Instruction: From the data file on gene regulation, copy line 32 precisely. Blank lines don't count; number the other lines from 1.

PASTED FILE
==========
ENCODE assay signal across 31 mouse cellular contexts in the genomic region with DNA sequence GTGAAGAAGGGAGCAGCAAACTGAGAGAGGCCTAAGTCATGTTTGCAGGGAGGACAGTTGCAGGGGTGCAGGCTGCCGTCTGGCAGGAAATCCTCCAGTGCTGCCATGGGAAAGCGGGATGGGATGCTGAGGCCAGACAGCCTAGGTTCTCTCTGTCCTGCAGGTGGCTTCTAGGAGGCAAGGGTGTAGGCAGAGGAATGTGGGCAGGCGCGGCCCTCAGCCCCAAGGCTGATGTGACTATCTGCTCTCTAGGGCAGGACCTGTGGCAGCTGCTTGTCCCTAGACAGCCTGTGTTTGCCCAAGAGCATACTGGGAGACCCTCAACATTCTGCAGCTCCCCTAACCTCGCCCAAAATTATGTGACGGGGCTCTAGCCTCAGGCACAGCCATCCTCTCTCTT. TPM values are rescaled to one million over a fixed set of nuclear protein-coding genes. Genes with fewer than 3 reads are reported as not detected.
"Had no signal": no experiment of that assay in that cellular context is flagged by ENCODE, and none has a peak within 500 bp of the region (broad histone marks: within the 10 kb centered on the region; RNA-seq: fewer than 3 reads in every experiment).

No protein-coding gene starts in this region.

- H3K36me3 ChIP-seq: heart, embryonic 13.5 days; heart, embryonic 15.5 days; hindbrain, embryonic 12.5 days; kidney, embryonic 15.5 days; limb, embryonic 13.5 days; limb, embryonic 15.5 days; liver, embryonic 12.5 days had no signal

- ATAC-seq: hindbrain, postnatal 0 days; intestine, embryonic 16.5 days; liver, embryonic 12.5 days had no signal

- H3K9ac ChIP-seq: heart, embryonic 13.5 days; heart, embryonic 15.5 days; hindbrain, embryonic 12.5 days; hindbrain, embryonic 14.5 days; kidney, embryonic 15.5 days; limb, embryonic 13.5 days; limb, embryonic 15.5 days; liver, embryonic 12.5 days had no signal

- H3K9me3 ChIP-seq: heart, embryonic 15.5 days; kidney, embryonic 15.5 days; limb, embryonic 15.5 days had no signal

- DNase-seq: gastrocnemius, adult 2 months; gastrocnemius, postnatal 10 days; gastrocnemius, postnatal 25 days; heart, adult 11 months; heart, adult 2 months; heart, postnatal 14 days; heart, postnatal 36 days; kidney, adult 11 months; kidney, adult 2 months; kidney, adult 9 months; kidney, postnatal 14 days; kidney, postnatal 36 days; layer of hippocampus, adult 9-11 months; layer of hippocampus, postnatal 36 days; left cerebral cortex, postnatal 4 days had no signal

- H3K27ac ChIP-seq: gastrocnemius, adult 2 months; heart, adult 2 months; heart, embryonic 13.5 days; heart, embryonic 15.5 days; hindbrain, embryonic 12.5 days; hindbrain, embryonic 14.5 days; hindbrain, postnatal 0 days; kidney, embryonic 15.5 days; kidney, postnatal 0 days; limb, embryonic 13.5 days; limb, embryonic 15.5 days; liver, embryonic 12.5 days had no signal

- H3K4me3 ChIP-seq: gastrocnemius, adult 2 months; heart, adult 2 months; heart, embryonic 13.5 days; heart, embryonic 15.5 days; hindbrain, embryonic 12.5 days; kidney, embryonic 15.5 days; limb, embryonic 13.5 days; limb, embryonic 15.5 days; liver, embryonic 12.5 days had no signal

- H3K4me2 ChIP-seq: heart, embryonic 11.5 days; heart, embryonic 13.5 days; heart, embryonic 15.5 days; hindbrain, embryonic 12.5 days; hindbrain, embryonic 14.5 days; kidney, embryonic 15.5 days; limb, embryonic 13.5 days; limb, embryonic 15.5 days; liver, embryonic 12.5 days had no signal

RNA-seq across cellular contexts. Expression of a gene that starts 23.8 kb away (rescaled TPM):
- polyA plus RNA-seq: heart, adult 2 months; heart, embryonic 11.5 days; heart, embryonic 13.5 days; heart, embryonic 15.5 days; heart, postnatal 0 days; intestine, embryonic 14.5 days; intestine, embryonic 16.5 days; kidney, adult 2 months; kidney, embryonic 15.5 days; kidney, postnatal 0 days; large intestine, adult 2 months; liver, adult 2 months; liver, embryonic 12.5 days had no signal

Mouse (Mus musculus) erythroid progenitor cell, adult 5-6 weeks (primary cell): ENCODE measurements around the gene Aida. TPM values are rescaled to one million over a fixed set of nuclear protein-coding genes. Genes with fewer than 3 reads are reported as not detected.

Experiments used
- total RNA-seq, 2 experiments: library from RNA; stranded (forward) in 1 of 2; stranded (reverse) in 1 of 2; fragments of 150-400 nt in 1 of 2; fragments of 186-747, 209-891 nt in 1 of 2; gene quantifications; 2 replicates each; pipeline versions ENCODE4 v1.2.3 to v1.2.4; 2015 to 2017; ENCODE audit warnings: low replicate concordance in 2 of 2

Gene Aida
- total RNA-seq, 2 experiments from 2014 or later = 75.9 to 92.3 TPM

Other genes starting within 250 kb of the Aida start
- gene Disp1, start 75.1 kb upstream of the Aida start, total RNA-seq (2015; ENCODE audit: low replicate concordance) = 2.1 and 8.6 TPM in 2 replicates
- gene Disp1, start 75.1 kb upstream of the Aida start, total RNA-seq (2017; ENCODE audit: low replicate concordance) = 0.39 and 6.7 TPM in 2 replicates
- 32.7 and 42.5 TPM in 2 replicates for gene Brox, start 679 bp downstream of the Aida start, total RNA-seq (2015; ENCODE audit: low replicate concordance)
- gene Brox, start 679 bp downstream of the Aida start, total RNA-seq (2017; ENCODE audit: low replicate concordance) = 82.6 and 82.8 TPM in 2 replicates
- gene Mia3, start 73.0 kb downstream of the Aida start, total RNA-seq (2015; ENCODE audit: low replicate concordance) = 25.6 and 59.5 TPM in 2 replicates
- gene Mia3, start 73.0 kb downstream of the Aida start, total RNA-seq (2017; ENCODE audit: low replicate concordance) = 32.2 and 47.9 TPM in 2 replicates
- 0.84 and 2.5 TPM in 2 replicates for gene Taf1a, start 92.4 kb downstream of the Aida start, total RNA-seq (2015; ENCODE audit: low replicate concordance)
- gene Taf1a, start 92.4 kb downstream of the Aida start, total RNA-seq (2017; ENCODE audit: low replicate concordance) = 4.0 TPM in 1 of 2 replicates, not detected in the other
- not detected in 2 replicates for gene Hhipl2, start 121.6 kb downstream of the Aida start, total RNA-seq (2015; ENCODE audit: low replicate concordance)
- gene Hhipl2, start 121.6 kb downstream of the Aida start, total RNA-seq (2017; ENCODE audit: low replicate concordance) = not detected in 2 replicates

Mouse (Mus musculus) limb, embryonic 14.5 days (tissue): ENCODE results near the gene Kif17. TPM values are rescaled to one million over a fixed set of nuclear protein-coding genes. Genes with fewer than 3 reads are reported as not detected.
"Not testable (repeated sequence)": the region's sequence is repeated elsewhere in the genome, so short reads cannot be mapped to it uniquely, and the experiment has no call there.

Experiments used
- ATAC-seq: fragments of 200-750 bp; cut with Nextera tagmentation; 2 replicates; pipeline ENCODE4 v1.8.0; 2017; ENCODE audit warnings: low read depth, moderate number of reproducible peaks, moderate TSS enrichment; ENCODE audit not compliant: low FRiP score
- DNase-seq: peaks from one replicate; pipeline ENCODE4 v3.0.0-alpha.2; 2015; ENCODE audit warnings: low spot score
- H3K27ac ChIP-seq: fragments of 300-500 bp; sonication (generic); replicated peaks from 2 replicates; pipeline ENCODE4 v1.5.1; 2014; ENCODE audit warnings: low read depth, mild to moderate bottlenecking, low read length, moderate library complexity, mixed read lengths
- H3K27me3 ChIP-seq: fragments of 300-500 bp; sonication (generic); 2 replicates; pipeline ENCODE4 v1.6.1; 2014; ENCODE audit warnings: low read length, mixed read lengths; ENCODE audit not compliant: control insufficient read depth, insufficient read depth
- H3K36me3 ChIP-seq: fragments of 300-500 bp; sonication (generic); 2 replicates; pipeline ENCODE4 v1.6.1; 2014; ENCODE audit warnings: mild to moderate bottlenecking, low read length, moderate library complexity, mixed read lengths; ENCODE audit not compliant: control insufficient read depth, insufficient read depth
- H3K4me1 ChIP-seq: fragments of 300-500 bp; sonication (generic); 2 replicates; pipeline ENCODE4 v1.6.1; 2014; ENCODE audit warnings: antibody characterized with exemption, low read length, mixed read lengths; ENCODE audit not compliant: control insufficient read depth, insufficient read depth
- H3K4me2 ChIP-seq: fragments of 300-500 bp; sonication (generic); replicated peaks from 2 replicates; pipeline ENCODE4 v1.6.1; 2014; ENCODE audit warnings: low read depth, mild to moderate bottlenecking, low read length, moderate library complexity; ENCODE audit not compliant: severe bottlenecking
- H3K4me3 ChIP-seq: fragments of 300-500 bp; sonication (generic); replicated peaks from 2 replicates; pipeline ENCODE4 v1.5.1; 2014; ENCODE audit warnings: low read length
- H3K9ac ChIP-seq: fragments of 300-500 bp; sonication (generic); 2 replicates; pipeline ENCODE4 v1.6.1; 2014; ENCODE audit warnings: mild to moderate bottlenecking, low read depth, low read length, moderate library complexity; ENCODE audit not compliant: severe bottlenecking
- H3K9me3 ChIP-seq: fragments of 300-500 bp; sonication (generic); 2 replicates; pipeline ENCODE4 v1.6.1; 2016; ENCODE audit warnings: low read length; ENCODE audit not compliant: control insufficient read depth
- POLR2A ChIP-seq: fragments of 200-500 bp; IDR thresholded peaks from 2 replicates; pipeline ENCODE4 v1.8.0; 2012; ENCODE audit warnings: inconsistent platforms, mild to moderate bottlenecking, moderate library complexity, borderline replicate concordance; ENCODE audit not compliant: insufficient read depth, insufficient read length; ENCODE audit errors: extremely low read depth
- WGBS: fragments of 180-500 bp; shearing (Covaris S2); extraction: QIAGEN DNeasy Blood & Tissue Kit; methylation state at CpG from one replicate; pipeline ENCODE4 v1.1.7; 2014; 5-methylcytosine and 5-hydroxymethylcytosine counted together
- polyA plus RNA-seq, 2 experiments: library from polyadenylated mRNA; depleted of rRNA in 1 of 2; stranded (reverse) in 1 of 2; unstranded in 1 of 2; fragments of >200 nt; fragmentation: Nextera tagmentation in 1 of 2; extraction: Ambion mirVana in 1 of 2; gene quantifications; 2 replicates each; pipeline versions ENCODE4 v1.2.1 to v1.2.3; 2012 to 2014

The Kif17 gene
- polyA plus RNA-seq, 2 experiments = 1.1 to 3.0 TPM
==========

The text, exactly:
Experiments used